Large cardamom (Amomum subulatum) is an important cash crop and livelihood option for people in Sikkim. This high-value, minimally labour-intensive, and non-perishable crop is cultivated as an understory perennial crop in association with Himalayan alder (Alnus nepalensis) and other forest tree species that provide shade.

The ecosystem services derived from conservation areas have a high value for human well being, but they do not receive due consideration in public policy in the Hindu Kush Himalayan region. As a result, conservation areas do not receive adequate public support for participatory management and other approaches.

This publication presents 15 case studies solicited by ICIMOD during the International Year of Biodiversity 2010. ICIMOD called for case studies from the Hindu Kush Himalayan (HKH) region on initiatives dealing with mountain biodiversity, with a focus on success stories. Twenty-eight case studies were received from most countries in the region.

Around half of the world’s population depends directly or indirectly on mountain resources for different products and services. Having a means for economic valuation of these services will help increase recognition of their value and provide a way of ensuring fair distribution of the costs and benefits of conservation and sustainable use of natural resources.

Mountains are amongst the most vulnerable and hazardous environments in the world: they also harbour rich repositories of biodiversity. Water and other natural resources are supplied to the lowlands through ecosystem services. Some of the world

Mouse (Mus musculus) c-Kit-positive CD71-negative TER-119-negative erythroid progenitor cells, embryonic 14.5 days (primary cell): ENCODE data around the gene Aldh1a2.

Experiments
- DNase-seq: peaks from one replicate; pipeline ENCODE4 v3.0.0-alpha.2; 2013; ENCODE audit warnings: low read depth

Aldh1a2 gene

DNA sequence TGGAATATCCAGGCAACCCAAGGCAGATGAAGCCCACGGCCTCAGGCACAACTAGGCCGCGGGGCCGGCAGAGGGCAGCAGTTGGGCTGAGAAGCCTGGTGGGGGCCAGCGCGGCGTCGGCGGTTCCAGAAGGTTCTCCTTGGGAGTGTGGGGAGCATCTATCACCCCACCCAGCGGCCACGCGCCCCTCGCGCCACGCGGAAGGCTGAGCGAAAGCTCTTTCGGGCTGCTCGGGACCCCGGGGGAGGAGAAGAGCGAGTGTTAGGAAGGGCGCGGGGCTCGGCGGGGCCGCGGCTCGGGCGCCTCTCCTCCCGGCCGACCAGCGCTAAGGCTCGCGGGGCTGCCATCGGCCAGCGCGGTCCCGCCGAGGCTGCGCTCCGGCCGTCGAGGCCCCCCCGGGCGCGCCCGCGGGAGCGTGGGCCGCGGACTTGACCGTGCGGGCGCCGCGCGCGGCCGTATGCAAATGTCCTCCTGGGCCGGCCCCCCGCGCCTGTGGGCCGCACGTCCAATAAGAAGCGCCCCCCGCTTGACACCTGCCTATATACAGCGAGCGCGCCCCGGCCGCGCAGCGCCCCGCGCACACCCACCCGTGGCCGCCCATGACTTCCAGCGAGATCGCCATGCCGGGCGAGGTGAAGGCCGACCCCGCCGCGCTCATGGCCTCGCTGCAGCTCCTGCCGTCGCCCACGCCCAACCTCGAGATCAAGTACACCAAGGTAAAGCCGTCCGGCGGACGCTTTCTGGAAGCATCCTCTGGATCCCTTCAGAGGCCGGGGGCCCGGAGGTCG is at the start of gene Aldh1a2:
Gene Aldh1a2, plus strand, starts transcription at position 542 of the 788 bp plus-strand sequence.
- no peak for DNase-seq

The International Centre for Integrated Mountain Development (ICIMOD) undertook a series of research activities together with partners in the Eastern Himalayas from 2007 to 2008 to provide a preliminary assessment of the impacts and vulnerability of this region to climate change.

In this latest report ICIMOD has highlighted the vulnerability of the Eastern Himalayan ecosystems to climate change as a result of their ecological fragility and economic marginality.

In this latest paper, ICIMOD provides a concerted review of climate change assessment with specific focus on biodiversity impact areas on the mountain ecosystems of the Eastern Himalayas.

Around the world, the old paradigm,

In the Himalayas, subsistence largely depends upon resources derived from natural forests due to the free and easy access to these and simplicity in their use. Sikkim has 43% of its total geographical area under forest cover, of which 34% is under dense forests. The burgeoning human population and family fragmentation are exerting a tremendous pressure on the natural resources to meet the requirements of food, fuel, fodder, timber and other human needs. In recent years, tourism has increased manifolds in Sikkim, which has been one of the major factors behind destruction of forests.